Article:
Sometimes encouraging significant changes requires a nudge. And that’s exactly what OSHA hopes the new policy on tracking workplace injuries and illnesses will do – “nudge” employers to reduce work-related injuries and illnesses.
Currently, employers can’t compare their injury experience with other businesses in their industry; they can only compare their experience with their industry as a whole. However, the final rule that became effective January 1, 2017 will revise the requirements for recording and submitting records of workplace injuries and illnesses. The recorded information must now be submitted to OSHA electronically for posting on the OSHA website.
With the change in recording injuries and illnesses, investors, job seekers, customers, and the broader public will be able to compare businesses within an industry.
The improved way of tracking workplace injuries and illnesses will also motivate employers to set safety goals to eliminate hazards in their workplace. Collecting data electronically will finally provide employers with tools they need to compare injury rates at their establishments to others in the industry.
The new rule will prevent workplace injuries, illnesses, and deaths by better identifying and removing trends in workplace hazards.
OSHA will provide a secure website that offers three different options for submitted data.
Please note - The electronic submission requirements do not change an employer’s obligation to complete and retain injury and illness records.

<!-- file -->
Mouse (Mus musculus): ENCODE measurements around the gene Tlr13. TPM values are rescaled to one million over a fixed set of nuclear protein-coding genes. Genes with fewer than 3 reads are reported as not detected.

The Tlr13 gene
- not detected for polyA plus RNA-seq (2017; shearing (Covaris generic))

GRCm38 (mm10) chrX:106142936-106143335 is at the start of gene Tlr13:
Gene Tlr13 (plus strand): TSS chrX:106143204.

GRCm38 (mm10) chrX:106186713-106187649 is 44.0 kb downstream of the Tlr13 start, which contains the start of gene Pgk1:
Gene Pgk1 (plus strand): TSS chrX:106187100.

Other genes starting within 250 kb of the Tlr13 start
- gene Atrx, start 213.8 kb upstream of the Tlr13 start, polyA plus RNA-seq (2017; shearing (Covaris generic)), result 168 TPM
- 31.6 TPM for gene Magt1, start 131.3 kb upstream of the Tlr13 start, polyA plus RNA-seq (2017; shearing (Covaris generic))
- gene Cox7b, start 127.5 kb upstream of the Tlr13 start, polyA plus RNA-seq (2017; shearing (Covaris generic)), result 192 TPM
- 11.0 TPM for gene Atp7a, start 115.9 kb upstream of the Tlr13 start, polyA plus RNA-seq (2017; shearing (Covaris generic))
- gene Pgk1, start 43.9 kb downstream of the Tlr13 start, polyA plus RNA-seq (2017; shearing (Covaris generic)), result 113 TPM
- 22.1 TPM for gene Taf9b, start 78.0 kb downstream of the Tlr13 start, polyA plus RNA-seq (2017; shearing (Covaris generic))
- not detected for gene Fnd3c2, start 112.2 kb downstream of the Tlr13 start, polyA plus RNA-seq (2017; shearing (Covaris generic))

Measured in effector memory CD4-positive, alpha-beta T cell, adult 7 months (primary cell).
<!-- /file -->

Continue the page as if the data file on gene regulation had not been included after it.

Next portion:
Data submission from OSHA Forms 300 — Log of Work-Related Injuries and Illnesses, 300A — Summary of Work-Related Injuries and Illnesses, and 301 — Injury and Illness Incident Report for these establishments will be phased in as follows:
Once workplace injuries and illnesses are submitted electronically, OSHA will post the data it collects on its public website (www.osha.gov). Any Personally Identifiable Information (PPI) will be removed by OSHA prior to the data being released to the public.
Once an incident occurs in the workplace, employers must inform employees of their right to report work-related injuries and illnesses free from retaliation. This obligation may be met by posting the OSHA Job Safety and Health - It’s The Law worker rights poster.
Employers are not to deter or discourage employees from reporting injuries and illnesses.
Per OSHA, employers may not retaliate against employees for reporting work-related injuries or illnesses. This regulation will improve the accuracy of the data by ensuring that workers will not fear retaliation for reporting injuries or illnesses.
With the final rule to improve tracking of workplace injuries and illnesses, workplace hazards will be identified earlier and will hopefully be removed, reducing the chances of another worker being injured or becoming ill on the job.
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(Information updated on July 5, 2017 per OSHA National News Release)
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